Monday, November 24, 2014

The Opening Of Your Next Thriller

Writers in the US are preparing for a long weekend holiday of excessive eating, so they aren't likely to be thinking too deeply about the subject of their next novel. Sit down at the table and be thankful that the North Koreans have provided a plot for you.

North Korea is a fascinating place because it is such a secretive nation. The media is so thoroughly controlled that you can't find out what is happening, and you can't believe what they tell you because it's all a pack of lies anyway.
This is a picture of Jeanne Gang, a brilliant architect with a particular set of skills.

For a writer, there is an added benefit in that you can make up whatever you like if you use North Korea as a setting because your readers don't have much disbelief to suspend. Anything is possible in a country that exists in total isolation from the rest of the world.

When news is released by North Korea, it carries greater weight due to its rarity, and when that news includes a freshly minted "Dear Leader" having his uncle executed, the world takes notice. Not only the uncle, but all those associated with the uncle were killed off as Kim Jong Whichever purged those who most endangered his complete control. Including an ex-girlfriend, apparently, but that's a different story.

What of the families of those purged? It's been thought that people who ran afoul of the regime were put into labor camps along with their families, so it would make sense that a purged official would bring his nearest and dearest along for the ride to the afterlife.

It turns out that one of the uncle's colleagues had a son who was studying architecture in Paris at the time of the Great Purge. The young man was part of a group of select students whose parents were high enough up in the government to be trusted to go away and then come back, bringing much needed knowledge to North Korea. The country might be isolated, but it needs modern architectural techniques to build cheap housing that won't collapse. That sort of unpleasantness can stir up the masses and a stirred-up mass is a potentially rebellious mass. Who wants the inconvenience of putting down a rebellion?

French authorities have said that the North Korean student disappeared one day recently, not showing up for class when he was always a dedicated student. The next thing anyone knew, the unnamed individual was being put on board a flight to China. The story is unclear, but he either evaded his captors or the French border authorities took him into protective custody after he let them know that he was not getting on the flight of his own free will.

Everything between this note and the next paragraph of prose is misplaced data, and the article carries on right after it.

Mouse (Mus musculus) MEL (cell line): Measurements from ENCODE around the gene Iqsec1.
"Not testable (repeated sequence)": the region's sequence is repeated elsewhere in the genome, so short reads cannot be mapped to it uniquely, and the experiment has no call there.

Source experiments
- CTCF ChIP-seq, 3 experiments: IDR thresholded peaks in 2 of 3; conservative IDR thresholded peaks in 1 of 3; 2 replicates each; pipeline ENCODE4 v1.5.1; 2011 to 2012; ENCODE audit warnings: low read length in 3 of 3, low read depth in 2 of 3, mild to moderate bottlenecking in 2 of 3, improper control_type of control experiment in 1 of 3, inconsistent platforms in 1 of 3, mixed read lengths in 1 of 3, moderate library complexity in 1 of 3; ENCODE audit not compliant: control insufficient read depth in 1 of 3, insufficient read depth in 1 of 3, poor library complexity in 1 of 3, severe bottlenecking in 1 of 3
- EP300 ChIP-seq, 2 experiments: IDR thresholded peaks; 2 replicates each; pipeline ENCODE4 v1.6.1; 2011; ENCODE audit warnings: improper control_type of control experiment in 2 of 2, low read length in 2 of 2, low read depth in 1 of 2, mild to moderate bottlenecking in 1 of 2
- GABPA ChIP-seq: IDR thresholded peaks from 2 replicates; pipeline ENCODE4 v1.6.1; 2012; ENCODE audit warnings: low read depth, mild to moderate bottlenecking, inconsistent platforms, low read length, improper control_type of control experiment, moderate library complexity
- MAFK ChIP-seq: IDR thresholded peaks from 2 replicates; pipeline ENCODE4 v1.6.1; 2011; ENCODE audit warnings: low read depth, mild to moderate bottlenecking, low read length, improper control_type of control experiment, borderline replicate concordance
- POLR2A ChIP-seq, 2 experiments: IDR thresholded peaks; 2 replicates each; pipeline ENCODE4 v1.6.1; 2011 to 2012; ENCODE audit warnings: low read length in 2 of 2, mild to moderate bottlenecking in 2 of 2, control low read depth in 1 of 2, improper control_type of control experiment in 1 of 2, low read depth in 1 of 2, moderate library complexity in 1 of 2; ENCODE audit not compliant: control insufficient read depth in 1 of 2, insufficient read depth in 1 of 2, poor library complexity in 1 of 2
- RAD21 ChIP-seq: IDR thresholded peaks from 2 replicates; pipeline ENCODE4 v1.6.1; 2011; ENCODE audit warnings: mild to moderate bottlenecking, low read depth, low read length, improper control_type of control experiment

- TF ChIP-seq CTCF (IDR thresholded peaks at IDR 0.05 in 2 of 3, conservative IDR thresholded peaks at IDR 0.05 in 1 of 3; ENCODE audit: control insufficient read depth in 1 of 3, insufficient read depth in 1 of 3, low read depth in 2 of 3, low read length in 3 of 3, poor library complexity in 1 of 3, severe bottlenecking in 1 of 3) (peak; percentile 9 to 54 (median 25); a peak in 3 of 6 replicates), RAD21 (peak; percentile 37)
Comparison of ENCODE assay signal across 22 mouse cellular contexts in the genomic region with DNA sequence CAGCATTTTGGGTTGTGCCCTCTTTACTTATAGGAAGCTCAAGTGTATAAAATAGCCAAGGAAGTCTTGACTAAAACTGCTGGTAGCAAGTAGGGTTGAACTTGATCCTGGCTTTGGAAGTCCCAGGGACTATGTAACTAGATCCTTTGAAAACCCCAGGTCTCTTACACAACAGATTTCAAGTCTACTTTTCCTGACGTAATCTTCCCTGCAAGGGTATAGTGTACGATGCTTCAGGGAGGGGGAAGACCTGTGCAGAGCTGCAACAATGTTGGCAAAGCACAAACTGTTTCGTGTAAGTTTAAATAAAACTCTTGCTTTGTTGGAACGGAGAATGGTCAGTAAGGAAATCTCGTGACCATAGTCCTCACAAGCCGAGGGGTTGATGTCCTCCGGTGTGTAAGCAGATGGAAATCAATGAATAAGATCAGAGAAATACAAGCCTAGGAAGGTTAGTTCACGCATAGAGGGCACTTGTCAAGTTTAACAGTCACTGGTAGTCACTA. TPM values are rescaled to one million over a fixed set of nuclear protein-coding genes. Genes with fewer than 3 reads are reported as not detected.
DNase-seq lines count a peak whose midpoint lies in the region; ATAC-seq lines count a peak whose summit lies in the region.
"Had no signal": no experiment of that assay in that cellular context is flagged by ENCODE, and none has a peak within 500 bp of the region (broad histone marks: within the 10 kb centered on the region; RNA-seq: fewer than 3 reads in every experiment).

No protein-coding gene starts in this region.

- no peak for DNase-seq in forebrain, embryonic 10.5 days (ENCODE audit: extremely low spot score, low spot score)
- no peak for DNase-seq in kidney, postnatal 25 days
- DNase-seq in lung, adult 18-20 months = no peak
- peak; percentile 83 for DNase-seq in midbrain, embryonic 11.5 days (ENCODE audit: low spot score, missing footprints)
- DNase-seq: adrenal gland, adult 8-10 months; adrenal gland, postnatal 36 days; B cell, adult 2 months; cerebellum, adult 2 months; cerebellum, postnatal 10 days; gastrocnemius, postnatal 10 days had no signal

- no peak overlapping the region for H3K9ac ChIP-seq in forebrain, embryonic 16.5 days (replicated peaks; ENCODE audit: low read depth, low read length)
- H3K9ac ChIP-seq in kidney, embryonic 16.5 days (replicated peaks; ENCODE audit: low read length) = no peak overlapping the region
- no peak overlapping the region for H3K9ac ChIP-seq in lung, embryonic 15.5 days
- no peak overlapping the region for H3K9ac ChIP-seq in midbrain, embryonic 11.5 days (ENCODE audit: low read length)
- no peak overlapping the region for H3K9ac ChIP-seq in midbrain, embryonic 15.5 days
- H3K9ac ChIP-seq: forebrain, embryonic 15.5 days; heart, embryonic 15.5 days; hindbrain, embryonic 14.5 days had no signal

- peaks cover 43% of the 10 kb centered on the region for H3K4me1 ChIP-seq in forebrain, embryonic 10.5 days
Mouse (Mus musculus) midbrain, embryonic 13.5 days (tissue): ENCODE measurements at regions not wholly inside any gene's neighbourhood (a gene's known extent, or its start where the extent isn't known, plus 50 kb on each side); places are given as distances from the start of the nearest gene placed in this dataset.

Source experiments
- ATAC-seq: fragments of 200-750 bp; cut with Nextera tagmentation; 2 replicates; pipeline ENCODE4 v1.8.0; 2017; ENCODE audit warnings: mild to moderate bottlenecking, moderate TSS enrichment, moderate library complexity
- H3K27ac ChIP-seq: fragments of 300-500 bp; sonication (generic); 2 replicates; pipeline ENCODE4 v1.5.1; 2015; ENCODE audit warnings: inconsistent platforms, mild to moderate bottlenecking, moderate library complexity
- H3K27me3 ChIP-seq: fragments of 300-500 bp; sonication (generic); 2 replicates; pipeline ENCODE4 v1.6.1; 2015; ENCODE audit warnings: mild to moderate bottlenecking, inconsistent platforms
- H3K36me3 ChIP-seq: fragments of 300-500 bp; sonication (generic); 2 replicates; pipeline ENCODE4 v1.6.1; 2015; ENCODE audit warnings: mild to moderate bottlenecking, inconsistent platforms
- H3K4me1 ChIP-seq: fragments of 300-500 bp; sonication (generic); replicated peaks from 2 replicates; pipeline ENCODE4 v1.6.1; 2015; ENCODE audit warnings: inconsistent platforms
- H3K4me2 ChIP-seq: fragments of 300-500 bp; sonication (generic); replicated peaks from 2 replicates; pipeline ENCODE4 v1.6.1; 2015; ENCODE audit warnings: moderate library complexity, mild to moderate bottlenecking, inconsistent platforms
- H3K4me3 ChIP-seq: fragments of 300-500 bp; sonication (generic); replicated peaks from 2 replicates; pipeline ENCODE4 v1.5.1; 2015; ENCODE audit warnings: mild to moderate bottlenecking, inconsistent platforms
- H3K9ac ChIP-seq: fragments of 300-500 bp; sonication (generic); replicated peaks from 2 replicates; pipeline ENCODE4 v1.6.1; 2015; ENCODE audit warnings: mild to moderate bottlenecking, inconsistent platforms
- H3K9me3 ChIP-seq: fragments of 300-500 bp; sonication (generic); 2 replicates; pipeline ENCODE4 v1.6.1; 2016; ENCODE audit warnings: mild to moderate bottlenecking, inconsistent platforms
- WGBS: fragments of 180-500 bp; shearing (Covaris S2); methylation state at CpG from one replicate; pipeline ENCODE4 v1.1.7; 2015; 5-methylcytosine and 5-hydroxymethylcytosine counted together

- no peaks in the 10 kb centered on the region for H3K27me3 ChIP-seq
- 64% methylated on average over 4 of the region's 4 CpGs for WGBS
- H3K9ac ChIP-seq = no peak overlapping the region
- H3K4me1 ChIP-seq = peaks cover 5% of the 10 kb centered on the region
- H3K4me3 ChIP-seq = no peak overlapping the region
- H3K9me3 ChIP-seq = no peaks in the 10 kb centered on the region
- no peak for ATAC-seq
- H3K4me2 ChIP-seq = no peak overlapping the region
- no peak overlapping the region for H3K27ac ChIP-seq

The other students he came with have also disappeared, but it is thought that they have gone into hiding, knowing that they are likely to find themselves also being put on board a flight to China. From there, it's off to North Korea and the same fate that their parent met. Who wouldn't rather stay in France given that outcome upon returning home?

So there is your opening. A North Korean student is kidnapped off the streets of a Paris suburb, and your protagonist must find him because he has critical knowledge of his home country's nuclear programme. The real kidnap victim wasn't part of the science community but having secret knowledge of a country's architecture doesn't make for much of a thriller. You'll have to alter reality to make for a compelling read. As for the ending, it is essentially written for you, complete with bungling kidnappers who can't get beyond the security gate at Charles de Gaulle airport.

What happens in between is up to the writer. Just remember, Taken is already taken. You'll have to adjust accordingly. The Liam Neeson role could be written for a woman, right? That's one way to tell the same story in a different way.

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